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Thursday, 17 June 2010
Page: 5777

Mr WINDSOR (3:03 PM) —My question is to the Deputy Prime Minister and it relates to the funding of aged-care providers and wage rates for aged-care workers. The Deputy Prime Minister would be aware that the Productivity Commission is to carry out an inquiry into aged care. While this inquiry is welcome, I ask: is the Deputy Prime Minister aware that recent increases to the cost of living of 2.9 per cent are not matched by the 1.7 per cent increase in care subsidies? Given that the smaller aged-care providers are currently financially stressed and that aged-care workers are dreadfully underpaid, does the government have any plans to overcome that situation or is it going to wait and delay action until the Productivity Commission reports?

Ms GILLARD (Minister for Education, Minister for Employment and Workplace Relations and Minister for Social Inclusion) —I thank the member for New England for his question and I am sure that his concerns about the circumstances of aged care in his electorate and more broadly are very genuine. I am of course aware of the issue involving the aged-care workforce, including aged-care nurses. As the member may know, the Australian Nurses Federation, very properly, has been raising this issue with members of parliament because it is concerned about the wages and conditions of people who work in aged care. It is also concerned about how these wages and conditions compare with alternative occupations for nurses and, consequently, what that means for the workforce in the aged-care sector.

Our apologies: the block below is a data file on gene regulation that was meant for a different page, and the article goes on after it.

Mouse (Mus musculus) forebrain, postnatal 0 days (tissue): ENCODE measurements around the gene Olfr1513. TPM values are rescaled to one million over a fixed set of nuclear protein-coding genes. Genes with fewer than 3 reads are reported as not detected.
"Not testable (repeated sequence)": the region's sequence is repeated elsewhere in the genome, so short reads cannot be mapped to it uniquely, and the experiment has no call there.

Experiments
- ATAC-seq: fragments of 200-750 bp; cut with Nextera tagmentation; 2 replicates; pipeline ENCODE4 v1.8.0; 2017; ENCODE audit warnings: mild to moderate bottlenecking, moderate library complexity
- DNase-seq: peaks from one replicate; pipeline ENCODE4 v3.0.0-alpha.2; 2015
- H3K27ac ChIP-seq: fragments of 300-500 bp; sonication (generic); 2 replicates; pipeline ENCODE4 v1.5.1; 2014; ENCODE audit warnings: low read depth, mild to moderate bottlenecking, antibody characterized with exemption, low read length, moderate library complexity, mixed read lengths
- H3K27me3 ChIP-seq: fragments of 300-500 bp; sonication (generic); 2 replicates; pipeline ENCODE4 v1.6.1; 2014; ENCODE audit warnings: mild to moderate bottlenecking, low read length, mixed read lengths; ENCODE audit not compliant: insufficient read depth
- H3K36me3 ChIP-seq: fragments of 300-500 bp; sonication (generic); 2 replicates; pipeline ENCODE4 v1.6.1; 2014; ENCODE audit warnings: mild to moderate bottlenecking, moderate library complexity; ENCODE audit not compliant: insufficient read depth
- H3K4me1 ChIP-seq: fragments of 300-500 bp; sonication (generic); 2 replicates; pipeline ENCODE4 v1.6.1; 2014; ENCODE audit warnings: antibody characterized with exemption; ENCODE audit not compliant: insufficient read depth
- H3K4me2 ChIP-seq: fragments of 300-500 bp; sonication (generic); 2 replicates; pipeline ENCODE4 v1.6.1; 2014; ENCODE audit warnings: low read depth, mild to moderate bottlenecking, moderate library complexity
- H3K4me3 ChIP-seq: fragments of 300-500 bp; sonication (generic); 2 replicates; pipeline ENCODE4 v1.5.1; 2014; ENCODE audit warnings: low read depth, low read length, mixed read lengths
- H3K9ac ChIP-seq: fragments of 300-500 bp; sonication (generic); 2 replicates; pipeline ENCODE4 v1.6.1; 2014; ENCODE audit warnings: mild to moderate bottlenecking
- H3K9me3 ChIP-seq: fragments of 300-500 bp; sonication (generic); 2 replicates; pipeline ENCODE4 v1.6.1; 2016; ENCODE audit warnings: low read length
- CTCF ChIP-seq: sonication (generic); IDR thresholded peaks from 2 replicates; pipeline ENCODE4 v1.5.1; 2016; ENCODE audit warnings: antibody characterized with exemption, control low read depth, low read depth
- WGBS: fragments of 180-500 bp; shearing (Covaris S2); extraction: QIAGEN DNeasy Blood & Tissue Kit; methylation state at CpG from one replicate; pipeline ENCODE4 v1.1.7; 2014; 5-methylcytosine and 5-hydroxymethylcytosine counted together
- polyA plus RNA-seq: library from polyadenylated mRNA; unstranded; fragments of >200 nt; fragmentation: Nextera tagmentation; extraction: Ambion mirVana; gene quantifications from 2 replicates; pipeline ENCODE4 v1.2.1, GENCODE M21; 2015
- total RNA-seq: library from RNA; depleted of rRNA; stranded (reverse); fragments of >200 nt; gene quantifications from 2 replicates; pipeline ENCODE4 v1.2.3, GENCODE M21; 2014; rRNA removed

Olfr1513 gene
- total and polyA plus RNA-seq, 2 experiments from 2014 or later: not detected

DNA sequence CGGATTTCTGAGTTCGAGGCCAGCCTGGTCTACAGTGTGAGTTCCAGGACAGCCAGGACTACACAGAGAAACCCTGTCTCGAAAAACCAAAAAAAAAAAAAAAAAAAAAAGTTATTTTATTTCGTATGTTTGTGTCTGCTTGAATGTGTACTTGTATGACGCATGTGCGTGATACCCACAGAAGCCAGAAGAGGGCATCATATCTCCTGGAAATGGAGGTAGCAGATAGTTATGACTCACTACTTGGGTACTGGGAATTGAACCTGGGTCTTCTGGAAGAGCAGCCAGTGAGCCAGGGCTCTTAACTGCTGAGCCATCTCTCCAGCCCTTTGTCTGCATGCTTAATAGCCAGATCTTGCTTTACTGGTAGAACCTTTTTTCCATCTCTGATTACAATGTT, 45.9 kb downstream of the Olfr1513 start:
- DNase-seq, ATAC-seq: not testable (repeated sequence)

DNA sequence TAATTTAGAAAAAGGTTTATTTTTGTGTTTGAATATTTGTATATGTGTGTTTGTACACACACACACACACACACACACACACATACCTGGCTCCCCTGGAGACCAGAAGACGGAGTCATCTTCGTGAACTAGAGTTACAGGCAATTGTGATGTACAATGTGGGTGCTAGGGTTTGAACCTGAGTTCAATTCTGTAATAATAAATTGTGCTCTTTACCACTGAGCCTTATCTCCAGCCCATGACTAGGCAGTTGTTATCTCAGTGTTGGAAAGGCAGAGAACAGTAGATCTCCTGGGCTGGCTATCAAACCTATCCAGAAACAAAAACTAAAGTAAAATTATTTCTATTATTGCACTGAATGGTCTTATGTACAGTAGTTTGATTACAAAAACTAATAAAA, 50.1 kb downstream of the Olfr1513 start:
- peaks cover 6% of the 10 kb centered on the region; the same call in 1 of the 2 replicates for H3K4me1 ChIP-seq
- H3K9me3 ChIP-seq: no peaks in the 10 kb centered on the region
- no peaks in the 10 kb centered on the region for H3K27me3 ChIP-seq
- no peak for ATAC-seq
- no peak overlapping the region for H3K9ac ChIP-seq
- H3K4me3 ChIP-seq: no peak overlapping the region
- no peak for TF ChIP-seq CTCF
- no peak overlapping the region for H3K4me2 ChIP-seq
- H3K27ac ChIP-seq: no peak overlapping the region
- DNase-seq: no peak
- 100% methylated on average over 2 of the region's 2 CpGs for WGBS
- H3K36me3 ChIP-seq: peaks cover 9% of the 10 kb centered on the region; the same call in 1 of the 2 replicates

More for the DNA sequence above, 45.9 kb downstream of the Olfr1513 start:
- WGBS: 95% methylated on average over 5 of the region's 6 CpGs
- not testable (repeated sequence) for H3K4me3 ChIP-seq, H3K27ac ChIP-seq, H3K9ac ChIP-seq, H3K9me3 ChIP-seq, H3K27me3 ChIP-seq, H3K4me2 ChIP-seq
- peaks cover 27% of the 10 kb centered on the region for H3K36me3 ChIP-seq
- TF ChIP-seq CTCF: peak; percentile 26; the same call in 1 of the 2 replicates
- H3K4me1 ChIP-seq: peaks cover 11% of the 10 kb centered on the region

I think the member would acknowledge that these are complex questions, because costs in aged care end up being borne, of course, by government but they also end up being borne by individuals. They end up being borne by government and individuals in a circumstance where, as we all know, our society is ageing, people are living longer, the circumstances in which they want to live the remainder of their lives are changing and the demand, particularly for ever-increasing quality, is high. That means that there are lots of costs and complexities that need to be worked through.

That is why we have got the Productivity Commission working on this question. Of course, we will continue to work in dialogue with the Australian Nurses Federation and others who properly raised these issues on behalf of the industry. As a government we have endeavoured to lift some of the pressures in aged care, particularly some of the pressures about the availability of capital, and you would have seen some of the measures that have been taken there in recent budgets. But I understand the member’s concern is genuine, and we will be continuing to work with the aged-care industry, including in his electorate.